The pending $765 million concussion settlement gives the NFL one very significant benefit: The ability to pull the plug on litigation before anyone knows what the league knew and when the league knew it about the long-term effects of head injuries.
That benefit could be undermined by a new lawsuit brought by a group of players who could have the ability to take a blow torch down the rabbit hole.
Earlier this week, five former members of the Chiefs filed suit in Missouri against only the Chiefs. The quintet of Chiefs all played during the six-year window from 1987 through 1993 when the NFL had no labor deal in place. This means that the league’s strongest threshold argument against players who played under a labor deal — that they can’t sue in court for concussions but must seek relief under the collectively-bargained contract — won’t be available to the league or to the Chiefs.
Another factor that makes the Chiefs a viable target comes from a Missouri law that allows employees who chose not to seek workers’ compensation benefits to file suit instead. The window created by that 2005 Missouri law closes on December 31, 2013.
Then there’s the issue of the statute of limitations, which in most jurisdictions gives only two years after a plaintiff knew or should have known about the violation of his rights. The lawsuit, a copy of which was forwarded to PFT by the attorneys who filed it, explains that the pending class action in Pennsylvania delays the expiration of the deadline for suing.
The motivation to sue comes in large part from the fact that the proposed settlement potentially would give these five plaintiffs nothing.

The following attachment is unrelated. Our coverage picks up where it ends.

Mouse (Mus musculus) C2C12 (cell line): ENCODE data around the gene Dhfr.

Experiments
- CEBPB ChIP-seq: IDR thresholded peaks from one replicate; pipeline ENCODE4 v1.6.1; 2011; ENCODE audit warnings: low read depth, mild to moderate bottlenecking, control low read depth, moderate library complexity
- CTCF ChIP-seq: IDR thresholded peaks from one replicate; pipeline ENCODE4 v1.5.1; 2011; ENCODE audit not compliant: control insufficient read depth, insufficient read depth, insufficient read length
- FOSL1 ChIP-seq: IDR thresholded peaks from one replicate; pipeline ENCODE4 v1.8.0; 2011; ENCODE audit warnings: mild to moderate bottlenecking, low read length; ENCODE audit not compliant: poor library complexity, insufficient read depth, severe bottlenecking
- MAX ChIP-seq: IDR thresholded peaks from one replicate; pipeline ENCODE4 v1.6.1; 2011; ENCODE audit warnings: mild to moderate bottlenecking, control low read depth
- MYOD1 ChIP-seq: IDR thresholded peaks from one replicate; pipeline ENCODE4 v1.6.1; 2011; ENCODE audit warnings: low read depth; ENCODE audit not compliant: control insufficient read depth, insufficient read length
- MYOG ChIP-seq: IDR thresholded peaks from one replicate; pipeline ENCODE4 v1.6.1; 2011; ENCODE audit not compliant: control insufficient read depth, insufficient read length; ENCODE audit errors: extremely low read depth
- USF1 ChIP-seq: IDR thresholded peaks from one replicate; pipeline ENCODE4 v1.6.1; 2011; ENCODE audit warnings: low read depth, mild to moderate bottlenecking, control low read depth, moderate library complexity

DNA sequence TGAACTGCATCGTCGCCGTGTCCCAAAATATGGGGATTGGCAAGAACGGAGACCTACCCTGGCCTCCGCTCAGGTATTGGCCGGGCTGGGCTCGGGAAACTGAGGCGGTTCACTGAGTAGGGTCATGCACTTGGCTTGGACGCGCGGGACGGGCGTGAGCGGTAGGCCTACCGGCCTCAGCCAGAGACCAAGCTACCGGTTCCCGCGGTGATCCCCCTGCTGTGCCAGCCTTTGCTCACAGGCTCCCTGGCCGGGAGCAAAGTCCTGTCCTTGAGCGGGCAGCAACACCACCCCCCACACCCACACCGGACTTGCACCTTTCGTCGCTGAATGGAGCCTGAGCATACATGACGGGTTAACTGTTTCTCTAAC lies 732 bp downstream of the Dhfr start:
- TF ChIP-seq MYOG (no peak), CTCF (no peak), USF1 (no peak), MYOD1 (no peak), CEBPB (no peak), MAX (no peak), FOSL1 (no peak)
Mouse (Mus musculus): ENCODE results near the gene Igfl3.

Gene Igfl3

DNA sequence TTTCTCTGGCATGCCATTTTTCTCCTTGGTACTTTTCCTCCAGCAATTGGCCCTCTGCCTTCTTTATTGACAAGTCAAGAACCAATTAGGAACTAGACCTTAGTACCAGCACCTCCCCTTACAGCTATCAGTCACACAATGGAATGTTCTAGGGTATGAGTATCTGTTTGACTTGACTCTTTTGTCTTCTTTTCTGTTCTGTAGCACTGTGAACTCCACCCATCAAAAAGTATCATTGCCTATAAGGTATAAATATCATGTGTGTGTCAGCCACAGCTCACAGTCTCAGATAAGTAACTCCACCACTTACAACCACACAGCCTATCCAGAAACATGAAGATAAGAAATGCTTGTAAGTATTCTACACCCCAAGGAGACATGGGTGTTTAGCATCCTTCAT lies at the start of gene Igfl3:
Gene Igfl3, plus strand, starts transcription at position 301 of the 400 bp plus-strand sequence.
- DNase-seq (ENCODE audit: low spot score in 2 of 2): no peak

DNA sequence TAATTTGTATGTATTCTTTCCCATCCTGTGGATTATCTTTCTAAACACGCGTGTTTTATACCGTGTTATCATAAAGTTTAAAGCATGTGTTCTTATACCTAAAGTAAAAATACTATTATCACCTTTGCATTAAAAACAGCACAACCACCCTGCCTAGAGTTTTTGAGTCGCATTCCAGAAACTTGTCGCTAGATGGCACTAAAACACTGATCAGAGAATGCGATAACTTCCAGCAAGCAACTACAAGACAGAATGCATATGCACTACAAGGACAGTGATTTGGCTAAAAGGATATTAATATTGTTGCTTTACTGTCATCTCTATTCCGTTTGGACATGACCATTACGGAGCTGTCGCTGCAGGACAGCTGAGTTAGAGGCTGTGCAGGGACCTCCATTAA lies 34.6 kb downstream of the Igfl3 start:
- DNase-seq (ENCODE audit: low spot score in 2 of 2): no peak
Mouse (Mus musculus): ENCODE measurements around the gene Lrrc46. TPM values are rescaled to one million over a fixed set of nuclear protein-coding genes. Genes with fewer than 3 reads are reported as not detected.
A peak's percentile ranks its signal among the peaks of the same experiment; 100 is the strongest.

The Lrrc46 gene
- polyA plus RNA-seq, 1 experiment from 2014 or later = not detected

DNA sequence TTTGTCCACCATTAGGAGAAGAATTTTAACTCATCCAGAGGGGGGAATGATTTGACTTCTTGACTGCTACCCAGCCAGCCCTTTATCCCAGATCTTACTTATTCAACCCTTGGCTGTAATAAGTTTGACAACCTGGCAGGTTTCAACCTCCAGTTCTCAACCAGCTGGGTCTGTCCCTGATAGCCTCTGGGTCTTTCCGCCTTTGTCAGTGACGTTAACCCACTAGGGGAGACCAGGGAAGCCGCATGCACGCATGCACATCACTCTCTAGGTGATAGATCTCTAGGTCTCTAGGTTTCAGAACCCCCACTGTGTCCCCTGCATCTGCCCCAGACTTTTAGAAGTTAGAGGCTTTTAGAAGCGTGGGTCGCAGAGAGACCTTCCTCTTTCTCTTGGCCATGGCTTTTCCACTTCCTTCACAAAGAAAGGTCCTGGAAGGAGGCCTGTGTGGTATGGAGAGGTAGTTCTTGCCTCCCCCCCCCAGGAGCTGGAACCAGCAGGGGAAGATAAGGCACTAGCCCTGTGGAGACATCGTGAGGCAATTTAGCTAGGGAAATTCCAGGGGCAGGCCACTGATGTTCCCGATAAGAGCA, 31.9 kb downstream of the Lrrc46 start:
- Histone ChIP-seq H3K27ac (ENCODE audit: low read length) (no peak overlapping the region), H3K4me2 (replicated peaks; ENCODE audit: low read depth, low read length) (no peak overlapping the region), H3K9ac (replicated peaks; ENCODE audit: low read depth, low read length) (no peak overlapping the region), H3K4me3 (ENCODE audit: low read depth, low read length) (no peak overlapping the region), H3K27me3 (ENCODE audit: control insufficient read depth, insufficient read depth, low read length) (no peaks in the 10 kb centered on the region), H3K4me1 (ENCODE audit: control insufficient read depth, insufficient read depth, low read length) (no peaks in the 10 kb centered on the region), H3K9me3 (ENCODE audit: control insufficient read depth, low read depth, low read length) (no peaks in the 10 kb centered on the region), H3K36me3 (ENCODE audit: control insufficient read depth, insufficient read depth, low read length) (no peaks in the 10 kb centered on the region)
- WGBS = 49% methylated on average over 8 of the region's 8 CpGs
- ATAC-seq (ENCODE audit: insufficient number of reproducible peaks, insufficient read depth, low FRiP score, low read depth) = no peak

“I think all of our clients were disappointed,” lawyer Ken McClain said regarding the broader settlement, via the Kansas City Star. “It doesn’t appear that they will receive any compensation from it; it only affects players with very severe injuries, those that have dementia or currently diagnosed cognitive skills.”
McClain is right. Although all retired players will be included within the global settlement, only players with a “severe cognitive impairment” will be eligible for compensation. Under the new lawsuit filed against the Chiefs, no such restrictions will apply.
It’s unknown whether other lawsuits are planned. The decision of these five players to proceed with a new lawsuit shows that some players (especially those not bound by the requirements of a federally-recognized Collective Bargaining Agreement) may decide to opt out of the settlement and roll the dice, if for no reason other than to force the NFL to answer questions and disclose documents regarding the league’s alleged efforts to conceal information about the risks of concussions.
But here’s the catch. (And there’s always a catch.) The bulk of the NFL’s alleged efforts to deny reality and hide the truth came under the auspices of the Mild Traumatic Brain Injury Committee, which was formed in 1994, after a federal labor deal returned to the NFL.
As a result, any former player who hopes to expose the worst of the league’s alleged misconduct will still have to persuade a judge to ignore the terms of a labor deal that slams the door on most if not all civil lawsuits that a player could pursue on his own.
This also means that the players who fit within with 1987-93 window will have to conjure evidence that, as of 1987 through 1993, the league knew more than it admitted about the true risks of concussions. Or, at a minimum, that the league should have known more than it did.
While that burden may not be insurmountable, it would be a lot easier to be able to point to the efforts from 1994 through 2009 to deny and ignore the evidence of the concussion risks.